ForeWord Reviews

great books independent voices

Blackbird, Farewell

Foreword Review

When it comes to telling tales out of school, Damian Madrid is in the perfect position to sense who might know something about the murder of his best friend and teammate Shandell Bird. The college basketball superstar known as Blackbird was killed before he could cash in on his lucrative NBA contract. Damian takes it upon himself to start “running down angles” with the help of a “no-nonsense six-foot-one former combat marine” named Flora Jean Benson who normally works with his mentor, a bondsman, CJ Floyd. But with CJ away on his honeymoon, Damian is able to give into his “desire to play Superman, track down Shandell’s killer on his own, and be a campus hero once again.”

Although his heart’s in the right place, his head is confused by the information which turns up—not only was his friend selling performance-enhancing drugs to kids in their Denver neighborhood, but he was apparently also shaving points in the playoffs. It takes Damian a while to figure out that the “game” he’s involved in isn’t basketball so much as a charade in which Blackbird was playing the part of the ultimate playboy, desired by women and envied by men for his supreme athletic abilities.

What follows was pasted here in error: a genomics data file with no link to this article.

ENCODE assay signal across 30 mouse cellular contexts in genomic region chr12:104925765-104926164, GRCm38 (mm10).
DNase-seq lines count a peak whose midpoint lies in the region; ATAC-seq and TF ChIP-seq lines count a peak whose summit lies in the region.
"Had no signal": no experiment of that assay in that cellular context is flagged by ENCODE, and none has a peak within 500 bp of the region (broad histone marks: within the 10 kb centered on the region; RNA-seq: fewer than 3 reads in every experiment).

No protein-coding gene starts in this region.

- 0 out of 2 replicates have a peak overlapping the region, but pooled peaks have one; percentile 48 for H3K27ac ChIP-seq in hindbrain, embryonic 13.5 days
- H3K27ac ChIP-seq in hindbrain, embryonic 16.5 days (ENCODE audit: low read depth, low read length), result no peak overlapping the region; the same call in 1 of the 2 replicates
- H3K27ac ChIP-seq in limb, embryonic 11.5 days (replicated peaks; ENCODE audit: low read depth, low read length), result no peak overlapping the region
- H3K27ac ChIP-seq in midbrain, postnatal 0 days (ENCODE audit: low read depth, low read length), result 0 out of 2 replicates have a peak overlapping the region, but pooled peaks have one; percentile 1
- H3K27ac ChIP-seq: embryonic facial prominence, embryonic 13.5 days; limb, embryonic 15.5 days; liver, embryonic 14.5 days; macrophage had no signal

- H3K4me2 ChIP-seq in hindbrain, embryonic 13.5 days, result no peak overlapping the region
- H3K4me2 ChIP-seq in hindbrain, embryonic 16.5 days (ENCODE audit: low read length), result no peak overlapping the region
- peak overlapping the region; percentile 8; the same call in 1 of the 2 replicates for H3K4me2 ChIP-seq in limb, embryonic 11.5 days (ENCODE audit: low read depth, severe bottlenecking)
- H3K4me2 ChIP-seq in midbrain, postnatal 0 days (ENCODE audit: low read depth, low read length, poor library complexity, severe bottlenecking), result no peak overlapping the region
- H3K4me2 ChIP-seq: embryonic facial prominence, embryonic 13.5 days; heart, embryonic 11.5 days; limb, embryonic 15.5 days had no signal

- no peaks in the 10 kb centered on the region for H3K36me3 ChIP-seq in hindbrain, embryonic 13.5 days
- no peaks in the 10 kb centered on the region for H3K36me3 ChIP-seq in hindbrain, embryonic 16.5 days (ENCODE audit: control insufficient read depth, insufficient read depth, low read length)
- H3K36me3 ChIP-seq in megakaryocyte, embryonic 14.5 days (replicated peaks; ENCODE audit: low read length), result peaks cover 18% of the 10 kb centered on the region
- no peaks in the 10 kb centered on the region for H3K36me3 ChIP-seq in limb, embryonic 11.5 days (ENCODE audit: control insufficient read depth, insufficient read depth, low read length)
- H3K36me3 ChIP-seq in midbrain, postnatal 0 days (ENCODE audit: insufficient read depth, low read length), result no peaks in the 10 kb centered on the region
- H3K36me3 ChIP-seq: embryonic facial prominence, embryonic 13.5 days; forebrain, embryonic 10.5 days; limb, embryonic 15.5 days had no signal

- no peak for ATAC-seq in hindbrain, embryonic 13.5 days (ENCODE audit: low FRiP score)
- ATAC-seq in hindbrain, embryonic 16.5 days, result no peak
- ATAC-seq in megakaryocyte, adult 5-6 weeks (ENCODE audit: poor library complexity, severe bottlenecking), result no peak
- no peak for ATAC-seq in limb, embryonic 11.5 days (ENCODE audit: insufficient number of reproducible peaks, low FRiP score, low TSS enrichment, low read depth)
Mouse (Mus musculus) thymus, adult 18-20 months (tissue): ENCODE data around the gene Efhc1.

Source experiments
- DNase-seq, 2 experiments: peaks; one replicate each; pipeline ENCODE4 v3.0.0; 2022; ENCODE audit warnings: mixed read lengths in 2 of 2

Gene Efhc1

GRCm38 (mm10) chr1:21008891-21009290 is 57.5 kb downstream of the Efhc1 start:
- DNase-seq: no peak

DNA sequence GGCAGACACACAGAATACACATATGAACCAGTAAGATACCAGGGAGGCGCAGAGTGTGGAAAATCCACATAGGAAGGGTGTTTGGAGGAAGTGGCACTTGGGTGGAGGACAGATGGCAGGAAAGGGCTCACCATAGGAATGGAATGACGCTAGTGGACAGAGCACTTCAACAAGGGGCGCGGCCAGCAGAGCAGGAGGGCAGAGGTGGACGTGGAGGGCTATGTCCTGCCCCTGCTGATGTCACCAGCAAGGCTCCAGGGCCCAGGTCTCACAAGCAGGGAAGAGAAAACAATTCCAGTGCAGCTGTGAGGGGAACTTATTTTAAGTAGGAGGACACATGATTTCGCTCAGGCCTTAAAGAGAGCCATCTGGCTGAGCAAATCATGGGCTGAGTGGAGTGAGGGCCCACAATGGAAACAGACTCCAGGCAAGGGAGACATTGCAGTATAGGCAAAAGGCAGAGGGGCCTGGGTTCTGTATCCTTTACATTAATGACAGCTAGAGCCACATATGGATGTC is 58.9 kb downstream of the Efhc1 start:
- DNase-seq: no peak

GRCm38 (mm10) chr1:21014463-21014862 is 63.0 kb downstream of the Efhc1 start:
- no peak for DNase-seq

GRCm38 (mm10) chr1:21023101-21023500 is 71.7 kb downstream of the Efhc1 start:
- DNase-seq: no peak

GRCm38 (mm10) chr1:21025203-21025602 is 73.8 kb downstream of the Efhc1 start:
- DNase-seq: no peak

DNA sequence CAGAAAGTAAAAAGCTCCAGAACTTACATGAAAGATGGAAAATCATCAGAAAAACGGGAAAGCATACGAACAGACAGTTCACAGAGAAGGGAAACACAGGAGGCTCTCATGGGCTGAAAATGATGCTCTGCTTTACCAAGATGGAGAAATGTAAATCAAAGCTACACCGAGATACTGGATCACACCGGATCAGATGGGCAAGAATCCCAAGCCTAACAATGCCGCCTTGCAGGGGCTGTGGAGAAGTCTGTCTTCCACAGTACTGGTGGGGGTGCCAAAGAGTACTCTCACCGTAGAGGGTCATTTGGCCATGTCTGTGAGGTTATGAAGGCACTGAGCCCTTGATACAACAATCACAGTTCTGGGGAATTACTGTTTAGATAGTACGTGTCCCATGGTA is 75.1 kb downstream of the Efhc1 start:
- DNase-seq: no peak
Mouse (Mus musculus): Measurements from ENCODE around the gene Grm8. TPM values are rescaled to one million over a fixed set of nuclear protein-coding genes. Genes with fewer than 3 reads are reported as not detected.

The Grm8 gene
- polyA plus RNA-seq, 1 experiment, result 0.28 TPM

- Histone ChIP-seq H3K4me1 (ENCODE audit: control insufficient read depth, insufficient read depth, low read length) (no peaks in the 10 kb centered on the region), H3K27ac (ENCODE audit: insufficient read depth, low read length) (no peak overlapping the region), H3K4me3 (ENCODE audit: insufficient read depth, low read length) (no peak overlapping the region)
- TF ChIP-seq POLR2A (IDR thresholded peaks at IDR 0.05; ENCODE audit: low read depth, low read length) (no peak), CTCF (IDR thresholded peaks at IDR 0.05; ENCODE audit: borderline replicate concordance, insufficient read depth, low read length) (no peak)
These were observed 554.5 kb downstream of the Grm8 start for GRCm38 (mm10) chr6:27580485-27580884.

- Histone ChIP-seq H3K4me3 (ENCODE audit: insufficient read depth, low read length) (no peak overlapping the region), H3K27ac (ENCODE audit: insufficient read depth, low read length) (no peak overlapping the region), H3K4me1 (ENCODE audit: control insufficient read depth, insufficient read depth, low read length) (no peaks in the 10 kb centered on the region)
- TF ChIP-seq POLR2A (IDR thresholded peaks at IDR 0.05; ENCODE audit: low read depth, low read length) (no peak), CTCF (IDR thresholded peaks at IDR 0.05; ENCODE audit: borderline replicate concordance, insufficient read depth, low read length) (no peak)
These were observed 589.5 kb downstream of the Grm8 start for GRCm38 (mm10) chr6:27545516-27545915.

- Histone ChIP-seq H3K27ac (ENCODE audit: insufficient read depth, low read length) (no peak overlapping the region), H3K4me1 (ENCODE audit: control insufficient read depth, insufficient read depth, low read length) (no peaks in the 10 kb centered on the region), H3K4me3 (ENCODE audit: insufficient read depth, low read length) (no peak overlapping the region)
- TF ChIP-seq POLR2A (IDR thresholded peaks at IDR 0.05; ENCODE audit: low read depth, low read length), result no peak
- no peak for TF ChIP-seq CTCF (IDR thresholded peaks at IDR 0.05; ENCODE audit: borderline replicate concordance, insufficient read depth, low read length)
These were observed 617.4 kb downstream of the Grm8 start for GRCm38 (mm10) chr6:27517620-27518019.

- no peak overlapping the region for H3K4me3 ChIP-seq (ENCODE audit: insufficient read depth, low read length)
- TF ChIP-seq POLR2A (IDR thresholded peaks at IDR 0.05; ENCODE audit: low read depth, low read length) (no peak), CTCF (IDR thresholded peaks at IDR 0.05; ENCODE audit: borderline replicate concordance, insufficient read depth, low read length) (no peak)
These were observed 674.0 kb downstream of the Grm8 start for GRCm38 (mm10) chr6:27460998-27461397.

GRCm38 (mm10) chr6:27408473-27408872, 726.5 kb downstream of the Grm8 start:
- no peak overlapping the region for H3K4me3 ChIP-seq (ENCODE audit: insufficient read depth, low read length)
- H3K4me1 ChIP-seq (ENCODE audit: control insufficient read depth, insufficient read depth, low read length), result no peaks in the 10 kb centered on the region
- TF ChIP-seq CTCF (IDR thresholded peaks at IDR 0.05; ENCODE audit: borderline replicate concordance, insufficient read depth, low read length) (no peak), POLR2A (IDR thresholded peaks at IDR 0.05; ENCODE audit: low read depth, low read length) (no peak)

So who put him up to throwing the game? Who used him to push drugs? Damian’s “disjointed investigation” brings him into contact with several unsavory characters including a Las Vegas mobster, a pothead reporter, a “double-dipping” girlfriend, a deadbeat father, a shady trainer, and a twisted sports psychologist who’s writing a book on the “dark side” of superstar athletes, including Damian as “the gladiator athlete” known to be “competitive to a fault.”

A pathologist and professor at the University of Colorado, Greer is the author of seven previous mysteries. Aimed at fans of African American detective stories, this series will also appeal to fans of college hoops and mysteries set in the west. Although billed as “a CJ Floyd novel,” the book makes very little use of the bounty-hunting, antiques-dealing investigator, leaving the “snoop and probe job” in the hands of a less experienced stand-in who can’t resist “insinuating himself into one of CJ’s cases” and “sticking his nose into a dirty business like murder.”

Trina Carter